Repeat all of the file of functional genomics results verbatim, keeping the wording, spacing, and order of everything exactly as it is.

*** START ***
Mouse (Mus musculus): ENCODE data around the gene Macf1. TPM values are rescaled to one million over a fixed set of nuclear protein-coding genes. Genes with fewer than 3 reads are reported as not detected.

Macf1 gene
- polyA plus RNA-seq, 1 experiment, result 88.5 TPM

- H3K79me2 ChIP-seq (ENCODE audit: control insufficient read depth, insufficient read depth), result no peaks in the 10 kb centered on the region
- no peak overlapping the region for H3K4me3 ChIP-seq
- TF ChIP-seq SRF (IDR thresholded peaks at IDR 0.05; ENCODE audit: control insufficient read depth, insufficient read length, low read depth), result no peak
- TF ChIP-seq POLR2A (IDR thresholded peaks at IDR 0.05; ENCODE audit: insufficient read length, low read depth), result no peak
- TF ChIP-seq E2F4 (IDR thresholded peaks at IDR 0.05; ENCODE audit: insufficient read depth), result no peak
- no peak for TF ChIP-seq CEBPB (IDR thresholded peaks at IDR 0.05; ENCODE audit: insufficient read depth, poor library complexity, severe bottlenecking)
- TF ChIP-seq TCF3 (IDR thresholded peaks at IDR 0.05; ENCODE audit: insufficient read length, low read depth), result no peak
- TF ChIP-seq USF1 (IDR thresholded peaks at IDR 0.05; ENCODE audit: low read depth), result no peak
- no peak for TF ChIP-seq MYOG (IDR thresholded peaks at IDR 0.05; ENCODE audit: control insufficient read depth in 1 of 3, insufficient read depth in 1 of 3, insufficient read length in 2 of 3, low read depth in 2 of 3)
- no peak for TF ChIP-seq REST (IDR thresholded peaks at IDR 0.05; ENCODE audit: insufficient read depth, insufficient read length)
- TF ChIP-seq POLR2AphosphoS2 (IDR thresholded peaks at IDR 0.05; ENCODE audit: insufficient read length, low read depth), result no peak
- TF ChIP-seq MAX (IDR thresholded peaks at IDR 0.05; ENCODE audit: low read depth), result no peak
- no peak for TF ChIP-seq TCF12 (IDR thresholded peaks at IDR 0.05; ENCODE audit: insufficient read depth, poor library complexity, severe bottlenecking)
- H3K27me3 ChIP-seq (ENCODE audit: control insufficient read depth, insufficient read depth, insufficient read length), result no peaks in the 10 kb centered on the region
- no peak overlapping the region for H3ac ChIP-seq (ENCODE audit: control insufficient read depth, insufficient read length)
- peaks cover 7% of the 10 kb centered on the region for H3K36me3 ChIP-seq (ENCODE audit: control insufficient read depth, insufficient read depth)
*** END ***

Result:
Mouse (Mus musculus): ENCODE data around the gene Macf1. TPM values are rescaled to one million over a fixed set of nuclear protein-coding genes. Genes with fewer than 3 reads are reported as not detected.

Macf1 gene
- polyA plus RNA-seq, 1 experiment, result 88.5 TPM

- H3K79me2 ChIP-seq (ENCODE audit: control insufficient read depth, insufficient read depth), result no peaks in the 10 kb centered on the region
- no peak overlapping the region for H3K4me3 ChIP-seq
- TF ChIP-seq SRF (IDR thresholded peaks at IDR 0.05; ENCODE audit: control insufficient read depth, insufficient read length, low read depth), result no peak
- TF ChIP-seq POLR2A (IDR thresholded peaks at IDR 0.05; ENCODE audit: insufficient read length, low read depth), result no peak
- TF ChIP-seq E2F4 (IDR thresholded peaks at IDR 0.05; ENCODE audit: insufficient read depth), result no peak
- no peak for TF ChIP-seq CEBPB (IDR thresholded peaks at IDR 0.05; ENCODE audit: insufficient read depth, poor library complexity, severe bottlenecking)
- TF ChIP-seq TCF3 (IDR thresholded peaks at IDR 0.05; ENCODE audit: insufficient read length, low read depth), result no peak
- TF ChIP-seq USF1 (IDR thresholded peaks at IDR 0.05; ENCODE audit: low read depth), result no peak
- no peak for TF ChIP-seq MYOG (IDR thresholded peaks at IDR 0.05; ENCODE audit: control insufficient read depth in 1 of 3, insufficient read depth in 1 of 3, insufficient read length in 2 of 3, low read depth in 2 of 3)
- no peak for TF ChIP-seq REST (IDR thresholded peaks at IDR 0.05; ENCODE audit: insufficient read depth, insufficient read length)
- TF ChIP-seq POLR2AphosphoS2 (IDR thresholded peaks at IDR 0.05; ENCODE audit: insufficient read length, low read depth), result no peak
- TF ChIP-seq MAX (IDR thresholded peaks at IDR 0.05; ENCODE audit: low read depth), result no peak
- no peak for TF ChIP-seq TCF12 (IDR thresholded peaks at IDR 0.05; ENCODE audit: insufficient read depth, poor library complexity, severe bottlenecking)
- H3K27me3 ChIP-seq (ENCODE audit: control insufficient read depth, insufficient read depth, insufficient read length), result no peaks in the 10 kb centered on the region
- no peak overlapping the region for H3ac ChIP-seq (ENCODE audit: control insufficient read depth, insufficient read length)
- peaks cover 7% of the 10 kb centered on the region for H3K36me3 ChIP-seq (ENCODE audit: control insufficient read depth, insufficient read depth)